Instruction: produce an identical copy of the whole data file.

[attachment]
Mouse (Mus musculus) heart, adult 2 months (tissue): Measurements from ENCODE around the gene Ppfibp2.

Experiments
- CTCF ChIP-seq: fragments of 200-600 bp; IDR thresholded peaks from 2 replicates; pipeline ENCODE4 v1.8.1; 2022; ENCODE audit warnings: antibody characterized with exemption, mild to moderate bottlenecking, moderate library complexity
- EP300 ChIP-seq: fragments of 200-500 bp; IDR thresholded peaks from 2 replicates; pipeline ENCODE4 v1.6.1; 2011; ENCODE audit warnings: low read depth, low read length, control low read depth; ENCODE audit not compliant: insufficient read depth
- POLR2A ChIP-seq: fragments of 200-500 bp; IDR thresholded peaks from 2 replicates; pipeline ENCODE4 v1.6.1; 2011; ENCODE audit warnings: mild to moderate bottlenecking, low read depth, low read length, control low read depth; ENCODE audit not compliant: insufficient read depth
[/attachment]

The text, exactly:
Mouse (Mus musculus) heart, adult 2 months (tissue): Measurements from ENCODE around the gene Ppfibp2.

Experiments
- CTCF ChIP-seq: fragments of 200-600 bp; IDR thresholded peaks from 2 replicates; pipeline ENCODE4 v1.8.1; 2022; ENCODE audit warnings: antibody characterized with exemption, mild to moderate bottlenecking, moderate library complexity
- EP300 ChIP-seq: fragments of 200-500 bp; IDR thresholded peaks from 2 replicates; pipeline ENCODE4 v1.6.1; 2011; ENCODE audit warnings: low read depth, low read length, control low read depth; ENCODE audit not compliant: insufficient read depth
- POLR2A ChIP-seq: fragments of 200-500 bp; IDR thresholded peaks from 2 replicates; pipeline ENCODE4 v1.6.1; 2011; ENCODE audit warnings: mild to moderate bottlenecking, low read depth, low read length, control low read depth; ENCODE audit not compliant: insufficient read depth